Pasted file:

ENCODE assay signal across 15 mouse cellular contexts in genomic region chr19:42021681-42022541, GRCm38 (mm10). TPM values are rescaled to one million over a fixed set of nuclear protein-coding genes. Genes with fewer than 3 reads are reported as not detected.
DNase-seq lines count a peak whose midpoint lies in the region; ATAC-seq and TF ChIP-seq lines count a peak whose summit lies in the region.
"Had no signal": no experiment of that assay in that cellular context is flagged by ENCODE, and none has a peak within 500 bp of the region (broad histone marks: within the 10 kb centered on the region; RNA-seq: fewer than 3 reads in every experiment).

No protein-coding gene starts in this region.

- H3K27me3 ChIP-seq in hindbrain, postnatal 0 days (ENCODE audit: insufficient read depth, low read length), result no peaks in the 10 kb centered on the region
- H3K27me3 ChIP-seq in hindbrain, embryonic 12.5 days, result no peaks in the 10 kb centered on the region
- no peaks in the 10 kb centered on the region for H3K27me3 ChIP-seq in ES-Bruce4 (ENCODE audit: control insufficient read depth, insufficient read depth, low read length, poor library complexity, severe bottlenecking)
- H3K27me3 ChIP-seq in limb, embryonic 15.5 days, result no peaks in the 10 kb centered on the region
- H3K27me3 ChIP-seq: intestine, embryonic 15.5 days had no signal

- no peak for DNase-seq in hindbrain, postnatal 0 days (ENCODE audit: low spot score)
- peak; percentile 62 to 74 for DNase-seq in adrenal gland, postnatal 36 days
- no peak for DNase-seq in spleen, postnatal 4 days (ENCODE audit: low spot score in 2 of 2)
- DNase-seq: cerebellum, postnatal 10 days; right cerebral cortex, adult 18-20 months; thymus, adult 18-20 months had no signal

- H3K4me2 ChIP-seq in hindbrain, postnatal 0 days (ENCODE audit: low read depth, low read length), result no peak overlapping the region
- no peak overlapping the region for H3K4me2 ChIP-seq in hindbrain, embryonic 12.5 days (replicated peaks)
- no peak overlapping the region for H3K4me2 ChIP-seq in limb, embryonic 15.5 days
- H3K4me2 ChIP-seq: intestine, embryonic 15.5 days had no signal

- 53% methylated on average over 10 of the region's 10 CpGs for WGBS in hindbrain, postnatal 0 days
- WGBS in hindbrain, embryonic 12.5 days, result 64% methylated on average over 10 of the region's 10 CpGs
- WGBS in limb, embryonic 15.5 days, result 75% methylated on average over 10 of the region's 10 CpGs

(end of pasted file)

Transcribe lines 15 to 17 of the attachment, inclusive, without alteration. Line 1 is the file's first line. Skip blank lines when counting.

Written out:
- no peak overlapping the region for H3K4me2 ChIP-seq in hindbrain, embryonic 12.5 days (replicated peaks)
- no peak overlapping the region for H3K4me2 ChIP-seq in limb, embryonic 15.5 days
- H3K4me2 ChIP-seq: intestine, embryonic 15.5 days had no signal